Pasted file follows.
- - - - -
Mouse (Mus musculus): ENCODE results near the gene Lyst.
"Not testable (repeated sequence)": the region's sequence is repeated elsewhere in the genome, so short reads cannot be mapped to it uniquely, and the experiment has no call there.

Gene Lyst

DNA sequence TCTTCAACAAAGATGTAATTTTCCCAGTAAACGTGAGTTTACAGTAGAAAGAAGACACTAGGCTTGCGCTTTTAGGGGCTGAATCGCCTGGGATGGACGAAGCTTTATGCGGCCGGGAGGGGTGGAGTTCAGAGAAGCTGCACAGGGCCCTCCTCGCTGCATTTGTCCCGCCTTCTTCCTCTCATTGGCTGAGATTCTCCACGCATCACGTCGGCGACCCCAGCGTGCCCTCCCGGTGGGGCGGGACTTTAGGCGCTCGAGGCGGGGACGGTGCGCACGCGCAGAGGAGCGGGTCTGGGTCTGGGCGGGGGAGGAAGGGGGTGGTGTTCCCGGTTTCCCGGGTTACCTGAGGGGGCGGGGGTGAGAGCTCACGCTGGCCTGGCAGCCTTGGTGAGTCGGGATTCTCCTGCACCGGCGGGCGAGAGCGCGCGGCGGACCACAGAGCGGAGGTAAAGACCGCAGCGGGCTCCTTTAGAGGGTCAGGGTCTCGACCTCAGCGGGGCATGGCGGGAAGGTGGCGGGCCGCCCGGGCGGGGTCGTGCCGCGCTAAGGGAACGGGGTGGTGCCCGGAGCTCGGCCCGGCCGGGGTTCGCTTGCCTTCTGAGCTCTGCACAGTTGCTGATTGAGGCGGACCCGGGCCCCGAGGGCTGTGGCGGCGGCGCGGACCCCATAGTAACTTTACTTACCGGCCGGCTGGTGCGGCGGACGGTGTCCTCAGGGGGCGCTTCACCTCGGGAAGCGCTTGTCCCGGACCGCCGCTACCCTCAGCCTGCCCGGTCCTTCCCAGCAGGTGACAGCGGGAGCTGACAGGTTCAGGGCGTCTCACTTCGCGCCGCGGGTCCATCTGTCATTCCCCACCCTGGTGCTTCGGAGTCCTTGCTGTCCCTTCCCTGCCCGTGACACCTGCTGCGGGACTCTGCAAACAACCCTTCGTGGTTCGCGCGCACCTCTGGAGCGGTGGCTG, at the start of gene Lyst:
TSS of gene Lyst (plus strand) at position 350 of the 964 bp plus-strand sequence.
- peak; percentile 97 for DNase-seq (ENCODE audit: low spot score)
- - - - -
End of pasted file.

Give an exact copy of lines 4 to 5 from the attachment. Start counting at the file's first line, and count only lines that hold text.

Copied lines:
DNA sequence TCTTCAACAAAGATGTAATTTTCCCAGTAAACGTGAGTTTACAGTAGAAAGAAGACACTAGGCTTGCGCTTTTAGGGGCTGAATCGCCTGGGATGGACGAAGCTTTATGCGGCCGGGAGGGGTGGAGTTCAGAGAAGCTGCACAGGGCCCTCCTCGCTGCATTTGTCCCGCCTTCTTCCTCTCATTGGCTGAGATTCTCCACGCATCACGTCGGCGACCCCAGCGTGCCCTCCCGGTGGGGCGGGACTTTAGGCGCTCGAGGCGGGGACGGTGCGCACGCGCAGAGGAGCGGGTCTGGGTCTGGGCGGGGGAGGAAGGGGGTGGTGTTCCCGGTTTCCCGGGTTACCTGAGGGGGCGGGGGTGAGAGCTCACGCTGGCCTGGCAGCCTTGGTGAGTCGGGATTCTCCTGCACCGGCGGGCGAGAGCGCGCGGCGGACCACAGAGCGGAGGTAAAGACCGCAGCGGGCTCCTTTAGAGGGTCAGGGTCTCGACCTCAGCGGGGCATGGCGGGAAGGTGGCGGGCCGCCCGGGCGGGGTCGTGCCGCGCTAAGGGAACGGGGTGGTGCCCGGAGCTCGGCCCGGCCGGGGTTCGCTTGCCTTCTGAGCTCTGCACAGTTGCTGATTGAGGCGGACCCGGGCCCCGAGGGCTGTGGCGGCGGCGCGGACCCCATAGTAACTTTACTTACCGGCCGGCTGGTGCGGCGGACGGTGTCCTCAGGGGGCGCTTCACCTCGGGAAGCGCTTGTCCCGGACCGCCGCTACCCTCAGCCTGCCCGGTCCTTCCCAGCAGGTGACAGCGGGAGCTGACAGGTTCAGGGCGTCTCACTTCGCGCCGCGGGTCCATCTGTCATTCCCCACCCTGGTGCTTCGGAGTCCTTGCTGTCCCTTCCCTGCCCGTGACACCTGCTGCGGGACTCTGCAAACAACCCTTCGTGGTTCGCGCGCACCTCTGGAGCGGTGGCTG, at the start of gene Lyst:
TSS of gene Lyst (plus strand) at position 350 of the 964 bp plus-strand sequence.